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Journal of AIDS & Clinical Research

ISSN: 2155-6113

Open Access

Effect of hormonal contraception on disease progression in women living with HIV in Tehran, Iran

Abstract

Zahra Bayat Jozani1, Saeed Bayanolhagh1, Tofigh Mobaderi2, Salar Pashangzadeh1, Ahmad Sohrabi2, Reza Adl Tabatabai1, Zohre Rostam Afshar1, Minoo Mohraz4, Minoo Saatian5, Sara Ahsani Nasab and Mahbobeh Haj Abdolbaghi1*

Objective: We conducted the present study to investigate the potential effects of hormonal contraception (HC) on disease progression in women living with HIV (WLWH).

Methods: In a historical cohort study, the demographic, medical, and reproductive profiles of 50 women registered at a referral HIV clinic, receiving hormonal contraceptives, were selected and compared with a matched control group of female patients who had consistent condom use. Disease progression was monitored for nine months, considering the time of CD4 cell count below 200, the time of antiretroviral therapy initiation, HIV-RNA viral load, CD4+ T-cell count, and finally, death.

Results: The mean HIV-1-RNA plasma viral loads and mean CD4+ T-cell counts differed significantly in time points among patients using hormonal contraceptives, while no significant changes were observed among condom users.
The mean age was 31.34 (21-51) years, and the meantime from diagnosis was four years. In pap smear result, 16% atypical squamous cells of undetermined significance (ASCUS), 9.2% low-grade squamous intraepithelial lesions (LGSIL), and 1.3% high-grade squamous intraepithelial lesions (HGSIL) were found.
More regular menstruation cycles were reported during our follow-up among patients using HC (8.7%); we had two unintended pregnancy cases among those patients, only used condoms as contraception.
HC discontinuation was associated with adverse effects, lack of partners' support in oral contraceptive pills (OCP) use. Adequate counseling about how to properly take HC decreases rates of discontinuation.

Conclusion: HC has shown no significant effects on disease progression among women using antiretroviral drugs.

Objective: We conducted the present study to investigate the potential effects of hormonal contraception (HC) on disease progression in women living with HIV (WLWH).

Methods: In a historical cohort study, the demographic, medical, and reproductive profiles of 50 women registered at a referral HIV clinic, receiving hormonal contraceptives, were selected and compared with a matched control group of female patients who had consistent condom use. Disease progression was monitored for nine months, considering the time of CD4 cell count below 200, the time of antiretroviral therapy initiation, HIV-RNA viral load, CD4+ T-cell count, and finally, death.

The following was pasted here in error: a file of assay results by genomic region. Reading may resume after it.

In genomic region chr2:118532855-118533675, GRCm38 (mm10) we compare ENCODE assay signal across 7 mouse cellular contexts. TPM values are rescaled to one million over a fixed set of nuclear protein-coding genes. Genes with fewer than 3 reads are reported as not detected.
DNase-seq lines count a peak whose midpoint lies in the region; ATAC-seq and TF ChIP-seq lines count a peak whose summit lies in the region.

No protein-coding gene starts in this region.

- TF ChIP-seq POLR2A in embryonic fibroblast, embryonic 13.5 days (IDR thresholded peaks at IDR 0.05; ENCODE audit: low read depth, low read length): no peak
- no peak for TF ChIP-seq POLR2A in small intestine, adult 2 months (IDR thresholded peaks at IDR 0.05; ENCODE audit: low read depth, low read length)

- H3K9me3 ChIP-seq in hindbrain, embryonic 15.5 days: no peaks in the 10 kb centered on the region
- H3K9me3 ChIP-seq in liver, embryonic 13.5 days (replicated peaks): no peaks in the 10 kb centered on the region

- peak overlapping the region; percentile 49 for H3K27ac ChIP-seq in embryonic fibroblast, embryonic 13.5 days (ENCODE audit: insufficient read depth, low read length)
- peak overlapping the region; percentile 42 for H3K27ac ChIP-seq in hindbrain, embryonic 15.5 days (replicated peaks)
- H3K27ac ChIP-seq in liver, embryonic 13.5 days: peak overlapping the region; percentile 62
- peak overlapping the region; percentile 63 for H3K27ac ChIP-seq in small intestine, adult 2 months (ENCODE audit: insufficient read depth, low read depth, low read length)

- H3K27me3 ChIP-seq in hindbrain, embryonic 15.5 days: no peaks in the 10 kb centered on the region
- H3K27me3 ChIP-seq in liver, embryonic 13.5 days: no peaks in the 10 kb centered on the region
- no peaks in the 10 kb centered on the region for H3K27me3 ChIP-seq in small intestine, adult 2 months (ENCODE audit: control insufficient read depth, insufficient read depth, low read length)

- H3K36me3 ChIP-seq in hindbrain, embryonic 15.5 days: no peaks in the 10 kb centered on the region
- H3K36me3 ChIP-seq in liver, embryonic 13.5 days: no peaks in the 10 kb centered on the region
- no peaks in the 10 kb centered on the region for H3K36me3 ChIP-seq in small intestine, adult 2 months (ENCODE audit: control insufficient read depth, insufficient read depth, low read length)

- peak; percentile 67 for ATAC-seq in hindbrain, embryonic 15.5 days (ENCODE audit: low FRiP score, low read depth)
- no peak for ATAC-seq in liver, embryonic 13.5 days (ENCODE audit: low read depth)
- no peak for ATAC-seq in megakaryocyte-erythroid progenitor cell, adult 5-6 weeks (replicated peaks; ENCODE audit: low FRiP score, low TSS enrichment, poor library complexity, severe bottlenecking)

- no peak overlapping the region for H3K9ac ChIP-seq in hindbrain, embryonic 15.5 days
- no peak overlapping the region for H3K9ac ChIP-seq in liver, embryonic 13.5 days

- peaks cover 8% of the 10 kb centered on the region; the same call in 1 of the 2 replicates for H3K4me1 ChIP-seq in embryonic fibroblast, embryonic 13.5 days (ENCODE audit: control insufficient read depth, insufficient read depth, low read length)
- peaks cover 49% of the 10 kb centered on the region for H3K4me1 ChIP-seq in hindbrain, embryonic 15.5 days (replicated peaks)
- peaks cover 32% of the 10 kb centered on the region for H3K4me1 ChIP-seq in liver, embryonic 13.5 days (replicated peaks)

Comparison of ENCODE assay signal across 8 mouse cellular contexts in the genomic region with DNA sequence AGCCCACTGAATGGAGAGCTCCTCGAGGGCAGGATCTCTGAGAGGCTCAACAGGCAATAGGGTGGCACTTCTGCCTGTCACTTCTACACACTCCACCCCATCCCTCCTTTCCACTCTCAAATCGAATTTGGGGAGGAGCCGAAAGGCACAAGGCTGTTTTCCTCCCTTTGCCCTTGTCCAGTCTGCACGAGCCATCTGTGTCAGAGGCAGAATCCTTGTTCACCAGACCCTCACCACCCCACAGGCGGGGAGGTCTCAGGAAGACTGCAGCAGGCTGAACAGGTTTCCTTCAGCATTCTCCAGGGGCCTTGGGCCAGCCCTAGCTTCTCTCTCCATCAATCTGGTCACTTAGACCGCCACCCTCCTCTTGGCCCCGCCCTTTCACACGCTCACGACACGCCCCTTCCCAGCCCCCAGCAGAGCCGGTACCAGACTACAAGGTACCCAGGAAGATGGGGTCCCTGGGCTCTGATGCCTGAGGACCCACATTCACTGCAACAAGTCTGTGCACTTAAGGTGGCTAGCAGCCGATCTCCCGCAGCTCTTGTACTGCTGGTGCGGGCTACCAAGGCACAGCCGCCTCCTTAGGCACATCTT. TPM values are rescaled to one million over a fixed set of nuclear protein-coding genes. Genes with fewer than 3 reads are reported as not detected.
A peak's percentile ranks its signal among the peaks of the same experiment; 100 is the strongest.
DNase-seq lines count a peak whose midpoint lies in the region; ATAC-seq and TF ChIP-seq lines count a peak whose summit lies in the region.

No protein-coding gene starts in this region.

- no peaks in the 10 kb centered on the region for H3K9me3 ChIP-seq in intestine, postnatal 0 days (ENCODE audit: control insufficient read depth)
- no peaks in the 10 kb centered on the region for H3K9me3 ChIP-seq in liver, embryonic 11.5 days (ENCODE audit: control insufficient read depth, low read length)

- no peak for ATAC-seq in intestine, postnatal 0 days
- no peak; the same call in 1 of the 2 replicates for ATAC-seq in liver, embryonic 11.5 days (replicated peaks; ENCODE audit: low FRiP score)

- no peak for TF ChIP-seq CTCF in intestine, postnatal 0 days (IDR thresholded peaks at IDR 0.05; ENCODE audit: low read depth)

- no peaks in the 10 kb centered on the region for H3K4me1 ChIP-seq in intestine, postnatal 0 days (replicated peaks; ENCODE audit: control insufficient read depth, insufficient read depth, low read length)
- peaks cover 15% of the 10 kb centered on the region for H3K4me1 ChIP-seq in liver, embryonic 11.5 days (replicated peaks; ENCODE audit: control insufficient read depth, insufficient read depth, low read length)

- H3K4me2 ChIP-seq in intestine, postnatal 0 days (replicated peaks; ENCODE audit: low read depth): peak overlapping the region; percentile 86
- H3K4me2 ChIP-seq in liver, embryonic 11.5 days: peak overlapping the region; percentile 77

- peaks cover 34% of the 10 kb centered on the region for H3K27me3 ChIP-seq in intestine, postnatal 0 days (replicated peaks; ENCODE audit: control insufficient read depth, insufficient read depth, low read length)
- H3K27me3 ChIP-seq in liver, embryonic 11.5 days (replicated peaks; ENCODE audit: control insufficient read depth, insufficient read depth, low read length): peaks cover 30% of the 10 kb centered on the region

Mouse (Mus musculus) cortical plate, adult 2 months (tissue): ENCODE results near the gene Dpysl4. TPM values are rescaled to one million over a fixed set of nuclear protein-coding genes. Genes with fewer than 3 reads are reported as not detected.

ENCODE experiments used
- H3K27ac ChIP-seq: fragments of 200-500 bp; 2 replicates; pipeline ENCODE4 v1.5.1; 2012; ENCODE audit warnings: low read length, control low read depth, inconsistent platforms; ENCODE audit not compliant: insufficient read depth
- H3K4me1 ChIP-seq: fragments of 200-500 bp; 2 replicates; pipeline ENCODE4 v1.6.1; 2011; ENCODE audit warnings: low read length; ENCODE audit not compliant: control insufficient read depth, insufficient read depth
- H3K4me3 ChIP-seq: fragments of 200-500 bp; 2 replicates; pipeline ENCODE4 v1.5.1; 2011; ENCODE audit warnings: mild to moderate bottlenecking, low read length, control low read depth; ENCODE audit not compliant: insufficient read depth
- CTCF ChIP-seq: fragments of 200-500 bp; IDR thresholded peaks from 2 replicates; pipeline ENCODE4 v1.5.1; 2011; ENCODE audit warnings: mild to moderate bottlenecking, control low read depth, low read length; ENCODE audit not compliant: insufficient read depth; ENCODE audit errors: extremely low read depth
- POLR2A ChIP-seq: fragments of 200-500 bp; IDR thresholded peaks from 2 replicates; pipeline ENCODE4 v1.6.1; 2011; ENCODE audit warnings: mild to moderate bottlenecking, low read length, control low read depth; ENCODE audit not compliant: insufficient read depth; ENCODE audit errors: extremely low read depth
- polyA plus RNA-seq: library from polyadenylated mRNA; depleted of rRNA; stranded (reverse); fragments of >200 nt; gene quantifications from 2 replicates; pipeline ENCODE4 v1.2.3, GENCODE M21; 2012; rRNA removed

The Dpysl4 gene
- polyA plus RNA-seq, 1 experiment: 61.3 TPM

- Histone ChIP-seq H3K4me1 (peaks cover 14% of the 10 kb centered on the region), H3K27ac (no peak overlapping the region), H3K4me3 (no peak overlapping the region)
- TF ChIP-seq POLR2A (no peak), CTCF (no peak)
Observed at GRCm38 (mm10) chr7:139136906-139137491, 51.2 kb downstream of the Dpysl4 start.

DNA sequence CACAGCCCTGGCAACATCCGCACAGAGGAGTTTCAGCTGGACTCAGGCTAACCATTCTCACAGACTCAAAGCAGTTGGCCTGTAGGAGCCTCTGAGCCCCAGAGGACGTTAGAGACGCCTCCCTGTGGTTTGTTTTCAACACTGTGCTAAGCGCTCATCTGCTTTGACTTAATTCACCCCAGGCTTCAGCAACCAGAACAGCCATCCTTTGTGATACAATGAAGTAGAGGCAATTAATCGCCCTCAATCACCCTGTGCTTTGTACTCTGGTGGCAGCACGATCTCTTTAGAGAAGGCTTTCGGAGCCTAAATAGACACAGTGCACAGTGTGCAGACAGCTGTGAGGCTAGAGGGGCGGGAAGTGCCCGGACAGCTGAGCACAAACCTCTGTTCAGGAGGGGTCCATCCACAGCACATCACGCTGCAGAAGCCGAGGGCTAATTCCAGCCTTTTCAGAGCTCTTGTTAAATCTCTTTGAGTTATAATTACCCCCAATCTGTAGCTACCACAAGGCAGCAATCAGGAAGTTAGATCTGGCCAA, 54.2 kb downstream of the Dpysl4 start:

Results: The mean HIV-1-RNA plasma viral loads and mean CD4+ T-cell counts differed significantly in time points among patients using hormonal contraceptives, while no significant changes were observed among condom users.
The mean age was 31.34 (21-51) years, and the meantime from diagnosis was four years. In pap smear result, 16% atypical squamous cells of undetermined significance (ASCUS), 9.2% low-grade squamous intraepithelial lesions (LGSIL), and 1.3% high-grade squamous intraepithelial lesions (HGSIL) were found.
More regular menstruation cycles were reported during our follow-up among patients using HC (8.7%); we had two unintended pregnancy cases among those patients, only used condoms as contraception.
HC discontinuation was associated with adverse effects, lack of partners' support in oral contraceptive pills (OCP) use. Adequate counseling about how to properly take HC decreases rates of discontinuation.

Conclusion: HC has shown no significant effects on disease progression among women using antiretroviral drugs.

Objective: We conducted the present study to investigate the potential effects of hormonal contraception (HC) on disease progression in women living with HIV (WLWH).

Methods: In a historical cohort study, the demographic, medical, and reproductive profiles of 50 women registered at a referral HIV clinic, receiving hormonal contraceptives, were selected and compared with a matched control group of female patients who had consistent condom use. Disease progression was monitored for nine months, considering the time of CD4 cell count below 200, the time of antiretroviral therapy initiation, HIV-RNA viral load, CD4+ T-cell count, and finally, death.

Results: The mean HIV-1-RNA plasma viral loads and mean CD4+ T-cell counts differed significantly in time points among patients using hormonal contraceptives, while no significant changes were observed among condom users.
The mean age was 31.34 (21-51) years, and the meantime from diagnosis was four years. In pap smear result, 16% atypical squamous cells of undetermined significance (ASCUS), 9.2% low-grade squamous intraepithelial lesions (LGSIL), and 1.3% high-grade squamous intraepithelial lesions (HGSIL) were found.
More regular menstruation cycles were reported during our follow-up among patients using HC (8.7%); we had two unintended pregnancy cases among those patients, only used condoms as contraception.
HC discontinuation was associated with adverse effects, lack of partners' support in oral contraceptive pills (OCP) use. Adequate counseling about how to properly take HC decreases rates of discontinuation.

Conclusion: HC has shown no significant effects on disease progression among women using antiretroviral drugs.

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